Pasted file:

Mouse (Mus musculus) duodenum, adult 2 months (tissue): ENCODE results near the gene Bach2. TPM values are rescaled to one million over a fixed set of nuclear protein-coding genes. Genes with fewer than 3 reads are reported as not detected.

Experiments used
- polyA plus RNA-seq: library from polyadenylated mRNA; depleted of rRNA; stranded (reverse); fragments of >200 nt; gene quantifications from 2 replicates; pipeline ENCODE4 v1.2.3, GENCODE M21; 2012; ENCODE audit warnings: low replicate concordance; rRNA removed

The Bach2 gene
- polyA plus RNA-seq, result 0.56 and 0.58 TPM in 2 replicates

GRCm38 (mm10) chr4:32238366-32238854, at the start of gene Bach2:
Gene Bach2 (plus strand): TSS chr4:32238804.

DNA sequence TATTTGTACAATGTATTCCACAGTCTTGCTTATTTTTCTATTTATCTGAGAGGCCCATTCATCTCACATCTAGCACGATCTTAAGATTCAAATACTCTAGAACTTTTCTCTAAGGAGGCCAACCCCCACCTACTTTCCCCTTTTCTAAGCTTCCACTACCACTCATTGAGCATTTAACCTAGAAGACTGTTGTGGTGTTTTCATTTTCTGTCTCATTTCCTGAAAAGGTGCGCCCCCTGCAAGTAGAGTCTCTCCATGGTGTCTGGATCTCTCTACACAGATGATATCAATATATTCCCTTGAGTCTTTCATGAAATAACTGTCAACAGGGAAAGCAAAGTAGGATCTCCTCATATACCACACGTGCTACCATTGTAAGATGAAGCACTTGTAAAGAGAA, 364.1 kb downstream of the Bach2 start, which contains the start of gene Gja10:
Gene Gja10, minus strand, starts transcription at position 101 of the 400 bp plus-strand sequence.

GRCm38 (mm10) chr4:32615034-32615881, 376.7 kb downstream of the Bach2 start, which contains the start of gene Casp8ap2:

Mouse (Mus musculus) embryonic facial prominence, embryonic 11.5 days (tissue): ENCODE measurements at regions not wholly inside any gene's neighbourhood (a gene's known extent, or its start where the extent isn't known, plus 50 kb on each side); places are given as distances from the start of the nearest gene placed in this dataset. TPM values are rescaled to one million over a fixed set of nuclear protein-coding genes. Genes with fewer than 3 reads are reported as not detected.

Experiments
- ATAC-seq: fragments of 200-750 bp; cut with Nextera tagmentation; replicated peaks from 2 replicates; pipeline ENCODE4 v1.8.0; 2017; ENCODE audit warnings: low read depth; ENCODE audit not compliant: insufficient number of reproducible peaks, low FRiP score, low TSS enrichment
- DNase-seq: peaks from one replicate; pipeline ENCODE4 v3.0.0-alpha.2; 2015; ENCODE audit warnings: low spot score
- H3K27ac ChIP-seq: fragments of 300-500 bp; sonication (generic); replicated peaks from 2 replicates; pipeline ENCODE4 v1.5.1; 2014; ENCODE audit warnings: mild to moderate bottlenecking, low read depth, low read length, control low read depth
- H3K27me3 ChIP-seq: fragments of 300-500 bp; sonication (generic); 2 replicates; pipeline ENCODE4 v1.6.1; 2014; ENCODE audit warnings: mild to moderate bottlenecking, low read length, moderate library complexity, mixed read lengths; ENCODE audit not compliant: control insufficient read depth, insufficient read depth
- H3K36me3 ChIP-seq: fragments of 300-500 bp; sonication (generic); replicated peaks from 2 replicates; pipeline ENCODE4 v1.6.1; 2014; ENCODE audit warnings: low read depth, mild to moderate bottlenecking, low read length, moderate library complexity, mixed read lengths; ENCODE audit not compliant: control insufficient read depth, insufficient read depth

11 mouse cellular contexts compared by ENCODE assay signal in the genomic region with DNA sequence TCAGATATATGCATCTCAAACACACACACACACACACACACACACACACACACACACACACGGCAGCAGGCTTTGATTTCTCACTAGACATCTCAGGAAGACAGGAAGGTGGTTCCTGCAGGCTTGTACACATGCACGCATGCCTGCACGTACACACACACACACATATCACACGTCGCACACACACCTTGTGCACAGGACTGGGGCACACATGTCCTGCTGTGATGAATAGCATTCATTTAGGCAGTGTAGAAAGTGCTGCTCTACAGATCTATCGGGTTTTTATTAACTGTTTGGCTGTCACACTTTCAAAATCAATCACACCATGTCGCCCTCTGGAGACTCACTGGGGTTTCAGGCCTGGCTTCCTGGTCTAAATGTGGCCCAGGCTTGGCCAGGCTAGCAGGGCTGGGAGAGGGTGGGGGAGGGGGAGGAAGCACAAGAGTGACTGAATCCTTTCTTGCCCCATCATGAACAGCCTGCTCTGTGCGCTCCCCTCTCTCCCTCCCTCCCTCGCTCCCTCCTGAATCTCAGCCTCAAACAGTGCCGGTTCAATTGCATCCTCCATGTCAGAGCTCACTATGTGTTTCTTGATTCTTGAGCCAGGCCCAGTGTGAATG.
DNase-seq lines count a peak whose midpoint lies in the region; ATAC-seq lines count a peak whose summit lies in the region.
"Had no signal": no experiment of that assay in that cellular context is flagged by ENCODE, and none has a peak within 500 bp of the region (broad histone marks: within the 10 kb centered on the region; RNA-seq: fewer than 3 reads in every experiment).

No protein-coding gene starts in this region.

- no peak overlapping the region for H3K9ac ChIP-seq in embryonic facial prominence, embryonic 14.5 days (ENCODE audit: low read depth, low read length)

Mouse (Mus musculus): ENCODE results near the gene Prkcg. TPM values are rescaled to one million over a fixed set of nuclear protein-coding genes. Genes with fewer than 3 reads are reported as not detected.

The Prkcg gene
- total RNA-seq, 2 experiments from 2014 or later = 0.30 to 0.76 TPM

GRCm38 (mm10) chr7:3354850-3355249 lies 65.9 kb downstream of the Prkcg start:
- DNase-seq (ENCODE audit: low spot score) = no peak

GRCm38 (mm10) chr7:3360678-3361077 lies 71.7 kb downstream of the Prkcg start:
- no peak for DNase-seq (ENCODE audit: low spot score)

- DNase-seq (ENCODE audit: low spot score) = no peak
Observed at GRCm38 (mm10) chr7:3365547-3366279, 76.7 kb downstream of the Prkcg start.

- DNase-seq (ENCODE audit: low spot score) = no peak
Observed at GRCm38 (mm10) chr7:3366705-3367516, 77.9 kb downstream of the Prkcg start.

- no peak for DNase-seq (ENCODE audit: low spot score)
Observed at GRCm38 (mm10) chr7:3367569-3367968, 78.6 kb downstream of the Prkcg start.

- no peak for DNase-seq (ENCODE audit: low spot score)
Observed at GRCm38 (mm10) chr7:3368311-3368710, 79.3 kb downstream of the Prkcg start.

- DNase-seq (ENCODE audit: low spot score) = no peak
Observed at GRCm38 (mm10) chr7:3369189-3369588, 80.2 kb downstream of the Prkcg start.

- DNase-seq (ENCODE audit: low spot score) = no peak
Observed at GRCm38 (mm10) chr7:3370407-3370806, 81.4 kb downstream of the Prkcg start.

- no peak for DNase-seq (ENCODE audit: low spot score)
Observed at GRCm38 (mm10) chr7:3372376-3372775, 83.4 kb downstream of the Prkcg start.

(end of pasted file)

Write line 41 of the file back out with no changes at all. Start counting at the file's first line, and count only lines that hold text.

Observed at GRCm38 (mm10) chr7:3370407-3370806, 81.4 kb downstream of the Prkcg start.